According to [4,6,12] there is a major lack of research and literature in early onset dementia this is possibly due to the low prevalence of early onset dementia compared to late onset dementia. From my findings the need for faster diagnosis in early onset dementia has been stated and to reform the way diagnosis are conducted [3,4,6-9, 11,12].
There is also the need for a more successful multi disciplinary teams to work successfully within early onset dementia [3-9,11]. It is also a general consensus that most services for people with early onset dementia and their families is fairly inadequate especially as mentioned earlier in age appropriate services . The study has also highlighted the need for more research to be done about early onset dementia especially according to Tindall and Manthorpe  .In the views of children in families that have a member living with early onset dementia. Another suggestion is that more studies compare age appropriate services verses need assessed services .
In Tindall and Manthorpe (11) it states that research has to collaborate with the medical field, it also mentions about communication between people with early onset dementia, their families and carers and health professionals such as nurses and social workers..
There is also possibly the need for reflection on the role of a GP in the diagnosis of early onset dementia through the consensus that diagnosis is not given sensitively enough [6,8,9] It is also noted that the opinion and voice of the person with early onset dementia is important in future literature and research . According to Barber  current practices should e evaluated and through the survey the hope is that change may follow to help with the service provision for people living with early onset dementia.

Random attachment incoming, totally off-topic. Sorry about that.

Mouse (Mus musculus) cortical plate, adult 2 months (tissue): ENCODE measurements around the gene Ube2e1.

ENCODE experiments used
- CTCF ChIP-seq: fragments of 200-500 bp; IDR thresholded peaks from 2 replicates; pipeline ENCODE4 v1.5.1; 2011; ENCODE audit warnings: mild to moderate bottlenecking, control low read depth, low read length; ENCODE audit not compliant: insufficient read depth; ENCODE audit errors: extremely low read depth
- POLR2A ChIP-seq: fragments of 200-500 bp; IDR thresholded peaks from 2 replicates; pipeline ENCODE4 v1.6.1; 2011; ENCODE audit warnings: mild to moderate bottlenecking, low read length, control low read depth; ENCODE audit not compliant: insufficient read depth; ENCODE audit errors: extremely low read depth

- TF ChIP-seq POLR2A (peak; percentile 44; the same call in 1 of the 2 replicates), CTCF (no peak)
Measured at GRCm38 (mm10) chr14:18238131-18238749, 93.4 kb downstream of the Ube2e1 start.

In this study there have many themes discussed in detail which show how the needs of people living with early onset dementia can be meet. Age appropriate services is an issue that is common in the literature, it argues the need for age appropriate services verses need appropriate services. Accurate and timely diagnosis is also important due it possibly allowing people to cope with their condition more successfully and access services earlier . due to people living with early onset dementia commonly being in working age employment and financial issues are profound so support is need to help with this need  Relationships are an important factor to consider in early onset dementia due to people being younger and possibly having families and partners .The last theme discussed in detail is the need for multi disciplinary approach and expertise in dementia care; this has explored previously fits into most of the other themes and helps to meet the needs stated such as multi disciplinary approaches reducing diagnosis time .
This survey has noted many unique need that represent them self in early onset dementia, it is widely accepted that there is a shortfall in services and support in this emerging and needy group of individuals [4,8-10,12] and through the identification of the need for further research one can only hope that ting may improve and influence change for the better in caring for people with early onset dementia.